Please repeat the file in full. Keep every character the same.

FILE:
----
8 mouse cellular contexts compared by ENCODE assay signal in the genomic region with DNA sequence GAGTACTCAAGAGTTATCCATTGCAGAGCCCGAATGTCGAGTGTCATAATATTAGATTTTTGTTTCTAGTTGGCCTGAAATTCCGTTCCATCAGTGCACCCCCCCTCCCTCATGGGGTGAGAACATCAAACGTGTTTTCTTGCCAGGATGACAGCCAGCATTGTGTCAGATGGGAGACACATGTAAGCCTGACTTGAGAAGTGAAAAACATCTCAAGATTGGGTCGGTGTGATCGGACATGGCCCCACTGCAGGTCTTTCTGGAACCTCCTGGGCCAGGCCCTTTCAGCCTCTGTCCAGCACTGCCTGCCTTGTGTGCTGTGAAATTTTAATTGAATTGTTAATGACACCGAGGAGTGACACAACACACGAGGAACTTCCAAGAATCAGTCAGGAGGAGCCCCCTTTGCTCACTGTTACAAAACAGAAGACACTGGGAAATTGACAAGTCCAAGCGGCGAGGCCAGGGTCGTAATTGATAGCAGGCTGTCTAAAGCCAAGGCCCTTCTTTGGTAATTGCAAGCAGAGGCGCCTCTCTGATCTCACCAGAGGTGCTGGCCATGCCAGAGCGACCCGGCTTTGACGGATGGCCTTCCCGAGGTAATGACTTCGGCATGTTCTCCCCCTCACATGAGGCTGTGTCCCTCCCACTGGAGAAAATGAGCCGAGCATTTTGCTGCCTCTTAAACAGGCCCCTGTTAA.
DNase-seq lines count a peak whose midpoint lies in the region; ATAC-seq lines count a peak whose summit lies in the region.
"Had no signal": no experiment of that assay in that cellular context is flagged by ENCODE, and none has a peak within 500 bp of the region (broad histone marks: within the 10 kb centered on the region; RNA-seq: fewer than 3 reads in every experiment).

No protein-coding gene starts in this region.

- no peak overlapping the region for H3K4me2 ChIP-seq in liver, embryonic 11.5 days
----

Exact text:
8 mouse cellular contexts compared by ENCODE assay signal in the genomic region with DNA sequence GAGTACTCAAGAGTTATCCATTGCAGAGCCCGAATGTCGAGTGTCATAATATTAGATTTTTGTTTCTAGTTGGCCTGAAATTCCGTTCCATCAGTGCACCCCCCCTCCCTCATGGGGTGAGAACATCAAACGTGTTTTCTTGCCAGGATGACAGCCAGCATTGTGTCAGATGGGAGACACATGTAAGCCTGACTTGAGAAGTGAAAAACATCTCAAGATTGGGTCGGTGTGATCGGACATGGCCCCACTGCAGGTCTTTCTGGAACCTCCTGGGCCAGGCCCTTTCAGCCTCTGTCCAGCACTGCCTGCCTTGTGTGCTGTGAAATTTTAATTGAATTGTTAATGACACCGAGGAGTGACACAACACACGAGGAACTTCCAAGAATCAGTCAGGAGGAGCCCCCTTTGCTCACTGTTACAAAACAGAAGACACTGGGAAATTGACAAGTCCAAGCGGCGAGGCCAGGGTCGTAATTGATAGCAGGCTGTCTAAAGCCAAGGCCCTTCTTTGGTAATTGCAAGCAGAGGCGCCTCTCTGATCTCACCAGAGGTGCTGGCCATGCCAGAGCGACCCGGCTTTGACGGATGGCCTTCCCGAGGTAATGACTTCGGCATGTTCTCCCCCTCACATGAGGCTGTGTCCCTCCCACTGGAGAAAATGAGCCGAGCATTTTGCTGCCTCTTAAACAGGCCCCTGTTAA.
DNase-seq lines count a peak whose midpoint lies in the region; ATAC-seq lines count a peak whose summit lies in the region.
"Had no signal": no experiment of that assay in that cellular context is flagged by ENCODE, and none has a peak within 500 bp of the region (broad histone marks: within the 10 kb centered on the region; RNA-seq: fewer than 3 reads in every experiment).

No protein-coding gene starts in this region.

- no peak overlapping the region for H3K4me2 ChIP-seq in liver, embryonic 11.5 days